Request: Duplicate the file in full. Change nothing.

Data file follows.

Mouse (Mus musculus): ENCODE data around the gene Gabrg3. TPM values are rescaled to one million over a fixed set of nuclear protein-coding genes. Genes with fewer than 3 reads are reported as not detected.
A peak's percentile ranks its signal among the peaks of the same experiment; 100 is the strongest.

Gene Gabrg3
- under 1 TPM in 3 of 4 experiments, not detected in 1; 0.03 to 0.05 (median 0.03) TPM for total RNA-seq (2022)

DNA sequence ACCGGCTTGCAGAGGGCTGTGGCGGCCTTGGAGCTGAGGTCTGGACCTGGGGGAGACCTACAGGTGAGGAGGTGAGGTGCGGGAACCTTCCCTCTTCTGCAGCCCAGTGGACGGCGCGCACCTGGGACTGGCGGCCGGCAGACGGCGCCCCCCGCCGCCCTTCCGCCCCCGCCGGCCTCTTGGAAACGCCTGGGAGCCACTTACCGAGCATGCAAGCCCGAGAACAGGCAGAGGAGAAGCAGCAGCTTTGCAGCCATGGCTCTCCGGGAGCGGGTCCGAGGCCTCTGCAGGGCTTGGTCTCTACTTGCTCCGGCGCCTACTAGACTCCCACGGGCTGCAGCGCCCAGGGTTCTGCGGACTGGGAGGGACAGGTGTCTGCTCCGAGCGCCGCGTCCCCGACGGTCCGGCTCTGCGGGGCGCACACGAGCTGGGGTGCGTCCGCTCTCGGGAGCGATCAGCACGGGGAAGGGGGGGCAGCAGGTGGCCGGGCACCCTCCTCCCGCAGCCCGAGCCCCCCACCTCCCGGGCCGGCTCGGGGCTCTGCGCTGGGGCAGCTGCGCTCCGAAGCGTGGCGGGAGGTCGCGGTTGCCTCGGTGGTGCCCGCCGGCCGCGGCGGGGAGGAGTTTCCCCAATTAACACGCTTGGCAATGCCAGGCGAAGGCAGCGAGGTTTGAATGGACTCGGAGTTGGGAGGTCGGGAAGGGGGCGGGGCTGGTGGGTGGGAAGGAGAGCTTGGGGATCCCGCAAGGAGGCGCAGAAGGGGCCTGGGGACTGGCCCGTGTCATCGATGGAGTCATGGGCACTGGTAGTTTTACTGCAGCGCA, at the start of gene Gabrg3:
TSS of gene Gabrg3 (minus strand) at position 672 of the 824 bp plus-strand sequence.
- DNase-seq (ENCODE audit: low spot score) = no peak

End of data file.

Mouse (Mus musculus): ENCODE data around the gene Gabrg3. TPM values are rescaled to one million over a fixed set of nuclear protein-coding genes. Genes with fewer than 3 reads are reported as not detected.
A peak's percentile ranks its signal among the peaks of the same experiment; 100 is the strongest.

Gene Gabrg3
- under 1 TPM in 3 of 4 experiments, not detected in 1; 0.03 to 0.05 (median 0.03) TPM for total RNA-seq (2022)

DNA sequence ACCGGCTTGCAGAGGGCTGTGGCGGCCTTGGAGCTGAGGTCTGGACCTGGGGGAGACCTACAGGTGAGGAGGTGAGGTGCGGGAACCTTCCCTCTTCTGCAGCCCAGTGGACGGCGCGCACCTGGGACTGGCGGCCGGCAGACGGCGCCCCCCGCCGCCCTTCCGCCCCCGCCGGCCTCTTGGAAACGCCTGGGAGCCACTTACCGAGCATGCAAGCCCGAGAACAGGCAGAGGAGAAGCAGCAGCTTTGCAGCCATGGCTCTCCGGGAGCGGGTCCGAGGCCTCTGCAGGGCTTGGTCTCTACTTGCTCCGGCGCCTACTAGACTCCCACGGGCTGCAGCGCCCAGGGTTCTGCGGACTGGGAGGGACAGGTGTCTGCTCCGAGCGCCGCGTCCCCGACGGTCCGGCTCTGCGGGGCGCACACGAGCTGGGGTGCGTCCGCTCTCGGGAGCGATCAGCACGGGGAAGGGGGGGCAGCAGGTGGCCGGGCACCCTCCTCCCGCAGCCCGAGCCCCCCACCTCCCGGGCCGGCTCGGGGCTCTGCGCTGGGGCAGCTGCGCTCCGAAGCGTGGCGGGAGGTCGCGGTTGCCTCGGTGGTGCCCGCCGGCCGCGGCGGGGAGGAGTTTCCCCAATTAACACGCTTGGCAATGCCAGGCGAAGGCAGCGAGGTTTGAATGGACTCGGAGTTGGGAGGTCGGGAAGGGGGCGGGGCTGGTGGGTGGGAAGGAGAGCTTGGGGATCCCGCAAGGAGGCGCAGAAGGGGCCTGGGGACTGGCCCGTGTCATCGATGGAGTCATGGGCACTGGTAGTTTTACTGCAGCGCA, at the start of gene Gabrg3:
TSS of gene Gabrg3 (minus strand) at position 672 of the 824 bp plus-strand sequence.
- DNase-seq (ENCODE audit: low spot score) = no peak